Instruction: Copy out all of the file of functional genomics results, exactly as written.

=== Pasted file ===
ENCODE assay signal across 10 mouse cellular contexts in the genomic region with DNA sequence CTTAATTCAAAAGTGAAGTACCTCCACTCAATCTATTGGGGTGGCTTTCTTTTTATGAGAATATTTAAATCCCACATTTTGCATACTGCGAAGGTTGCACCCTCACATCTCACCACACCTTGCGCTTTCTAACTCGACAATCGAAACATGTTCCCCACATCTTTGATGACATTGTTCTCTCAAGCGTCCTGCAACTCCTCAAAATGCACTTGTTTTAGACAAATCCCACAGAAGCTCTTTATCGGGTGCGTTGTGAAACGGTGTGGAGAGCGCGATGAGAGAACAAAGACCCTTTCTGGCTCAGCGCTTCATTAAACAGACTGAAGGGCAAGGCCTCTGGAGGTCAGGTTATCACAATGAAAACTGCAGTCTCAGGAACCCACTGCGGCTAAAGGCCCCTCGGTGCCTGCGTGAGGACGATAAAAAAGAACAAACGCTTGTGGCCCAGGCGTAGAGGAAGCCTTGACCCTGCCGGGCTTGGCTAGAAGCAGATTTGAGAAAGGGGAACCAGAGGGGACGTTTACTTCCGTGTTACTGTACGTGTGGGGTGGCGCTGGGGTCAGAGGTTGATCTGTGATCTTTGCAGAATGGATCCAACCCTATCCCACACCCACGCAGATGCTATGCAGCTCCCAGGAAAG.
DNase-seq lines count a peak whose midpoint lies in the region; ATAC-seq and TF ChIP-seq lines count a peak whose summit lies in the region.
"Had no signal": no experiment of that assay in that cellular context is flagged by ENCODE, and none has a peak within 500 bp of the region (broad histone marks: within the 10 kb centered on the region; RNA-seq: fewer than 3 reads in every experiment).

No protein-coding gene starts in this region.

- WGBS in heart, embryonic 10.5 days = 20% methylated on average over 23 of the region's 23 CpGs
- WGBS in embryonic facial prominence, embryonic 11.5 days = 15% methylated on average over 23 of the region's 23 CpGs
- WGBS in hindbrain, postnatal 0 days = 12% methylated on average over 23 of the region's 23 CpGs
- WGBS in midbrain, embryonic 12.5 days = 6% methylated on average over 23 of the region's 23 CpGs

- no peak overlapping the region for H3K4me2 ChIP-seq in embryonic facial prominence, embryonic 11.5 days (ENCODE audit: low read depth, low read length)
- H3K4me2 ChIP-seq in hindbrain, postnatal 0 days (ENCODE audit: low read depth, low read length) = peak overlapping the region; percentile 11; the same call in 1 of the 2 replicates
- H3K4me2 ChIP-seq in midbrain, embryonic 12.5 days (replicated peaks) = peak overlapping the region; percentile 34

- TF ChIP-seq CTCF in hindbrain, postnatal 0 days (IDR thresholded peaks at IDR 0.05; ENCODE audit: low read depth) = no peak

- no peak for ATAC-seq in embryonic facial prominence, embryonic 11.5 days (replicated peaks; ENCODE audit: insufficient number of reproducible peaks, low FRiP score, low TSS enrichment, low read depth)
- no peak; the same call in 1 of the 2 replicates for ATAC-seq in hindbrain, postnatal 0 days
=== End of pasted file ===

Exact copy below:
ENCODE assay signal across 10 mouse cellular contexts in the genomic region with DNA sequence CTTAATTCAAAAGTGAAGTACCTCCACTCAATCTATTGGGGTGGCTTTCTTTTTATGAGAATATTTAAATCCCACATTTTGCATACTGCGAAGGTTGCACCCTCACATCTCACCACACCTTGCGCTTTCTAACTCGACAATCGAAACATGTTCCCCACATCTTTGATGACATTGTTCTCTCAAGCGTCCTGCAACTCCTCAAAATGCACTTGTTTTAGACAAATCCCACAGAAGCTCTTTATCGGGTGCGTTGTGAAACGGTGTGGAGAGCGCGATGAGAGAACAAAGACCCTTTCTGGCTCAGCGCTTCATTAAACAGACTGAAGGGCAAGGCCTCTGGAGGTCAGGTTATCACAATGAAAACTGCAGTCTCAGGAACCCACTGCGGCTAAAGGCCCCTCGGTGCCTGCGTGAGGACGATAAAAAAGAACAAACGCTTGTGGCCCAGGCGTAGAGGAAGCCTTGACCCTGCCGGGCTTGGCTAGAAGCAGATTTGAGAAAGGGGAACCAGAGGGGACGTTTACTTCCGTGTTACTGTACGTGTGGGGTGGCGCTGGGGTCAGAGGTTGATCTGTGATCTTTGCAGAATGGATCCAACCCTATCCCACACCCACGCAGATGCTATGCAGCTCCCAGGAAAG.
DNase-seq lines count a peak whose midpoint lies in the region; ATAC-seq and TF ChIP-seq lines count a peak whose summit lies in the region.
"Had no signal": no experiment of that assay in that cellular context is flagged by ENCODE, and none has a peak within 500 bp of the region (broad histone marks: within the 10 kb centered on the region; RNA-seq: fewer than 3 reads in every experiment).

No protein-coding gene starts in this region.

- WGBS in heart, embryonic 10.5 days = 20% methylated on average over 23 of the region's 23 CpGs
- WGBS in embryonic facial prominence, embryonic 11.5 days = 15% methylated on average over 23 of the region's 23 CpGs
- WGBS in hindbrain, postnatal 0 days = 12% methylated on average over 23 of the region's 23 CpGs
- WGBS in midbrain, embryonic 12.5 days = 6% methylated on average over 23 of the region's 23 CpGs

- no peak overlapping the region for H3K4me2 ChIP-seq in embryonic facial prominence, embryonic 11.5 days (ENCODE audit: low read depth, low read length)
- H3K4me2 ChIP-seq in hindbrain, postnatal 0 days (ENCODE audit: low read depth, low read length) = peak overlapping the region; percentile 11; the same call in 1 of the 2 replicates
- H3K4me2 ChIP-seq in midbrain, embryonic 12.5 days (replicated peaks) = peak overlapping the region; percentile 34

- TF ChIP-seq CTCF in hindbrain, postnatal 0 days (IDR thresholded peaks at IDR 0.05; ENCODE audit: low read depth) = no peak

- no peak for ATAC-seq in embryonic facial prominence, embryonic 11.5 days (replicated peaks; ENCODE audit: insufficient number of reproducible peaks, low FRiP score, low TSS enrichment, low read depth)
- no peak; the same call in 1 of the 2 replicates for ATAC-seq in hindbrain, postnatal 0 days